• Differentiation. Some people prefer desktop apps, e.g. because they don’t have reliable Internet or don’t want to store their data on third party servers.
  • Less competition. Everyone else seems to be doing SaaS/mobile.

I might add SaaS and/or mobile versions later, if there is enough demand. Note that DropBox (or the Google, Microsoft or Apple equivalents) allow you to easily sync a Hyper Plan file across multiple computers.

Q: So it’s Trello for desktop?

A. Not really. I had the basic idea before I ever saw Trello. And I’m not stupid enough to compete with a free tool from the great Joel Spolsky! Trello is great at what it does. But Hyper Plan is different in quite a few ways. In Trello the emphasis is on collaboration and workflow. In Hyper Plan the emphasis is on visualization and planning. Hyper Plan allows you to present your information in lots of different ways with a few mouse clicks. It also has a built in ‘pivot table’ type feature that is much easier to use than Excel pivot tables. This is really useful for totalling effort and expenditure by different categories.

Post-it is a registered trademark of 3M.

The scrum photo is licensed under creative common by Logan Ingalls.

4 thoughts on “My new product : Hyper Plan

  1. stevechol

    I think you have potentially a huge hit on your hands. I love the concept. Constructive critisism follows … the ‘board’ chould be bigger with all the text around it being capable of being hidden or possibly placed on property type windows, or similar. I think the ‘board’ display and the engine look great – just not sure about the rest of the UI, it looks a bit Win95 … please take that constructively as it is intended. Cheers – Steve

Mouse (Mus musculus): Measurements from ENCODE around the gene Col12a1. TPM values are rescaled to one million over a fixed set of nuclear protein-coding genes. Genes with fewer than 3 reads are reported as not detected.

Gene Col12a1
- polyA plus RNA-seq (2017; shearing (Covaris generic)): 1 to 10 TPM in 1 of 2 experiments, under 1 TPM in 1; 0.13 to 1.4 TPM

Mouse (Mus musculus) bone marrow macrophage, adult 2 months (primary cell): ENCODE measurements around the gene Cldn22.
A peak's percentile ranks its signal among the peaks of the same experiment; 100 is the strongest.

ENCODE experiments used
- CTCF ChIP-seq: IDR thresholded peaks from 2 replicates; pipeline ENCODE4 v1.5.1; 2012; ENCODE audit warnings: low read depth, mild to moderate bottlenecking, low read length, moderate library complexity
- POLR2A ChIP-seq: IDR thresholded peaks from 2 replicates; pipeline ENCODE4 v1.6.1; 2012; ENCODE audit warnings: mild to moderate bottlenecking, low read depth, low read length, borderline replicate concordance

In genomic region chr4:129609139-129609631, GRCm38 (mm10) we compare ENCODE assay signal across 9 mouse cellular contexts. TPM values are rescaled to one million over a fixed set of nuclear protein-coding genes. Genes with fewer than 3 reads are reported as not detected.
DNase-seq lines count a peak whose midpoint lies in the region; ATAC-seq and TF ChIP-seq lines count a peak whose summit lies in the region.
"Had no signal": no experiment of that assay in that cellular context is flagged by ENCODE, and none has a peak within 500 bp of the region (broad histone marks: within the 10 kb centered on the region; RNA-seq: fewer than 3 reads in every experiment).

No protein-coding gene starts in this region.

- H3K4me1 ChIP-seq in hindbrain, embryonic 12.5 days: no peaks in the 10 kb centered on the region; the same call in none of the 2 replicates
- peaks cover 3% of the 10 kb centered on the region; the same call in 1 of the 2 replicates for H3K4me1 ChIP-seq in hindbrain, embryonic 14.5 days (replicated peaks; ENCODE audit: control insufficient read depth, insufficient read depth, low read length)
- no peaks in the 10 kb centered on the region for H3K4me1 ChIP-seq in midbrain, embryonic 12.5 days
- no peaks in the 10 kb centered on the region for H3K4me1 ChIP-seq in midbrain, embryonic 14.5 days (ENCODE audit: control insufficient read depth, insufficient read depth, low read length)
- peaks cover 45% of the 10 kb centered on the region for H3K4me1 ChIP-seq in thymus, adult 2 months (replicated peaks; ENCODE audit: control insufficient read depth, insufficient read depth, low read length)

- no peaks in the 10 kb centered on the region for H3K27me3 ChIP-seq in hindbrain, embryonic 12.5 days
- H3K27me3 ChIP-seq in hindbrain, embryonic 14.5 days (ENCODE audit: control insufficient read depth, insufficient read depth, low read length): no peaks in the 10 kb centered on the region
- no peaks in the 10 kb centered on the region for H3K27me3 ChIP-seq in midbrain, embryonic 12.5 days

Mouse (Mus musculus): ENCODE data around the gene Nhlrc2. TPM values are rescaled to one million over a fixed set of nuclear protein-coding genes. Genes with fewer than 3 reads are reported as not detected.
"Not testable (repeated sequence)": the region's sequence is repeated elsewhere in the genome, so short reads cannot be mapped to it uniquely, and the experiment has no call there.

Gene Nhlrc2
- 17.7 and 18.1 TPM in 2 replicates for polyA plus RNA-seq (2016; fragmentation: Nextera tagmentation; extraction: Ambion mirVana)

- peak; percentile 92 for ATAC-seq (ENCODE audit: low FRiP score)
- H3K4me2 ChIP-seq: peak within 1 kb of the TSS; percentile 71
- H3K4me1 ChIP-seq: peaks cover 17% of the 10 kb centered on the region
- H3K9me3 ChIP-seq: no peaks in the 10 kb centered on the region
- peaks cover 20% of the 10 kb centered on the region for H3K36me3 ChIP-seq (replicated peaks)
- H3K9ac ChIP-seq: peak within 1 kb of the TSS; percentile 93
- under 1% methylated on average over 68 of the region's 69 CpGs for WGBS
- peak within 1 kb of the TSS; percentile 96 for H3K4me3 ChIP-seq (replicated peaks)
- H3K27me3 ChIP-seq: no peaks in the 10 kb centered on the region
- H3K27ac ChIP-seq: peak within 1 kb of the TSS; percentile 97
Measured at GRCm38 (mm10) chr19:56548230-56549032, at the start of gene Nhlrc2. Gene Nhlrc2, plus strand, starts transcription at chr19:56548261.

2. Andy Brice Post author

    >I think you have potentially a huge hit on your hands.

    It is so hard to know!

    >just not sure about the rest of the UI, it looks a bit Win95

    The UI is distinctly lacking in polish at the moment. I take your point about the controls using up too much real estate. But note that you:
    -can use the splitter controls to collapse them completely
    -can show the ‘cards’ view full screen
    I’m not a big fan of floating window and I am trying to avoid modal dialogs as much as possible. Do you have any good examples of other software that does a better job of solving the same UI problem?

    >please take that constructively as it is intended

    Much appreciated!

  3. Kuba Grecki (@gigawatch)

    I like the idea.

    I’d tread carefully though as to not make it stand out at a first glance as Trello for desktop as you figured out yourself. I believe adding one or two features that Trello doesn’t focus on would help you create a unique selling proposition and make marketing easier in later period.

    For example, I don’t use Trello, because I hate the cloud approach. I have several things on my todo list that I’d prefer to keep private. I don’t trust cloud applications as when something leaves my computer and is not encrypted with my private password, it can be viewed or hacked by anyone. Hyper Plan would sell me if it was advertised as a non-cloud approach, but I wonder if there are many people from target audience who think in such a weird way :).

    Problem is, majority of people don’t want security. Rather, they want accessibility and ease of use as a priority and that is why web-based or mobile apps work so well. I also think desktop applications death is highly exaggerated as I stick with desktop in my projects as well.

    Do you know already what marketing channels will you focus on in the beginning?

    1. Andy Brice Post author

      I think it has quite a few differences from Trello. I’m not sure how easy it is going to be to communicate those differences though. Time will tell.

      Some people certainly see non-cloud as a selling point.

      I’ve done quite a bit of thinking on the marketing, but prefer not to say much about it at present.